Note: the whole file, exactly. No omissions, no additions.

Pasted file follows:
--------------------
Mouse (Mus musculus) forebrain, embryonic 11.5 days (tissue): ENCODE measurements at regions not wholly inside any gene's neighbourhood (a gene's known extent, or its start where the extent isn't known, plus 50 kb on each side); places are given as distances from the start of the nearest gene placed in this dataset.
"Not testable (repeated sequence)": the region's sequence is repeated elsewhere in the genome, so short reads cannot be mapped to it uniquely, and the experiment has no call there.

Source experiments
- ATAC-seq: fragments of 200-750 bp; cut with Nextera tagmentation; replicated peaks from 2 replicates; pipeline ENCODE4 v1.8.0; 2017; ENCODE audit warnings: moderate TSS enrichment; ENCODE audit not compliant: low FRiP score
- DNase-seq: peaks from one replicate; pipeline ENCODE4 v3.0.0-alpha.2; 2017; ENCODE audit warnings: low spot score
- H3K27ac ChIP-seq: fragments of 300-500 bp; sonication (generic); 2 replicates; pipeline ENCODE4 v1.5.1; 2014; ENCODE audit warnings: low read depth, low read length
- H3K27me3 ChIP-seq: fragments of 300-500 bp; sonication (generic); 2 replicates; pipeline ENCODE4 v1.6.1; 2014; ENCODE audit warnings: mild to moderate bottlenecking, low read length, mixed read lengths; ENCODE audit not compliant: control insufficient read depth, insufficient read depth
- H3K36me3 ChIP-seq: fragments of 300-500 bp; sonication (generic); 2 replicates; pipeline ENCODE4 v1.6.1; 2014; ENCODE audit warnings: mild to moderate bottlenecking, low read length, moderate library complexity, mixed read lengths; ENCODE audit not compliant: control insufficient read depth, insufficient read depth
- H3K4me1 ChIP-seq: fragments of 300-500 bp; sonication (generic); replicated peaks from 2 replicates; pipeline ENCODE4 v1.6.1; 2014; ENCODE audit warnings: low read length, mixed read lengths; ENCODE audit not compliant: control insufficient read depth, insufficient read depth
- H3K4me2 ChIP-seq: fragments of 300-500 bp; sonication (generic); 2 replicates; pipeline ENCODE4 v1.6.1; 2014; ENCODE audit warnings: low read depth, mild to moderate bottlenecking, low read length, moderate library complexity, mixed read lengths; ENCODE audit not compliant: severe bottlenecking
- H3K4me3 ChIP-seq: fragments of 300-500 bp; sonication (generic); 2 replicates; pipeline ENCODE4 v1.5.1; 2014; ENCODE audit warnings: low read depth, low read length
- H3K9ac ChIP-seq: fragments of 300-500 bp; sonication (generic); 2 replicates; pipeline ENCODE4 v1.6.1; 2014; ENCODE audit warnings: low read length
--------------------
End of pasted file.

Mouse (Mus musculus) forebrain, embryonic 11.5 days (tissue): ENCODE measurements at regions not wholly inside any gene's neighbourhood (a gene's known extent, or its start where the extent isn't known, plus 50 kb on each side); places are given as distances from the start of the nearest gene placed in this dataset.
"Not testable (repeated sequence)": the region's sequence is repeated elsewhere in the genome, so short reads cannot be mapped to it uniquely, and the experiment has no call there.

Source experiments
- ATAC-seq: fragments of 200-750 bp; cut with Nextera tagmentation; replicated peaks from 2 replicates; pipeline ENCODE4 v1.8.0; 2017; ENCODE audit warnings: moderate TSS enrichment; ENCODE audit not compliant: low FRiP score
- DNase-seq: peaks from one replicate; pipeline ENCODE4 v3.0.0-alpha.2; 2017; ENCODE audit warnings: low spot score
- H3K27ac ChIP-seq: fragments of 300-500 bp; sonication (generic); 2 replicates; pipeline ENCODE4 v1.5.1; 2014; ENCODE audit warnings: low read depth, low read length
- H3K27me3 ChIP-seq: fragments of 300-500 bp; sonication (generic); 2 replicates; pipeline ENCODE4 v1.6.1; 2014; ENCODE audit warnings: mild to moderate bottlenecking, low read length, mixed read lengths; ENCODE audit not compliant: control insufficient read depth, insufficient read depth
- H3K36me3 ChIP-seq: fragments of 300-500 bp; sonication (generic); 2 replicates; pipeline ENCODE4 v1.6.1; 2014; ENCODE audit warnings: mild to moderate bottlenecking, low read length, moderate library complexity, mixed read lengths; ENCODE audit not compliant: control insufficient read depth, insufficient read depth
- H3K4me1 ChIP-seq: fragments of 300-500 bp; sonication (generic); replicated peaks from 2 replicates; pipeline ENCODE4 v1.6.1; 2014; ENCODE audit warnings: low read length, mixed read lengths; ENCODE audit not compliant: control insufficient read depth, insufficient read depth
- H3K4me2 ChIP-seq: fragments of 300-500 bp; sonication (generic); 2 replicates; pipeline ENCODE4 v1.6.1; 2014; ENCODE audit warnings: low read depth, mild to moderate bottlenecking, low read length, moderate library complexity, mixed read lengths; ENCODE audit not compliant: severe bottlenecking
- H3K4me3 ChIP-seq: fragments of 300-500 bp; sonication (generic); 2 replicates; pipeline ENCODE4 v1.5.1; 2014; ENCODE audit warnings: low read depth, low read length
- H3K9ac ChIP-seq: fragments of 300-500 bp; sonication (generic); 2 replicates; pipeline ENCODE4 v1.6.1; 2014; ENCODE audit warnings: low read length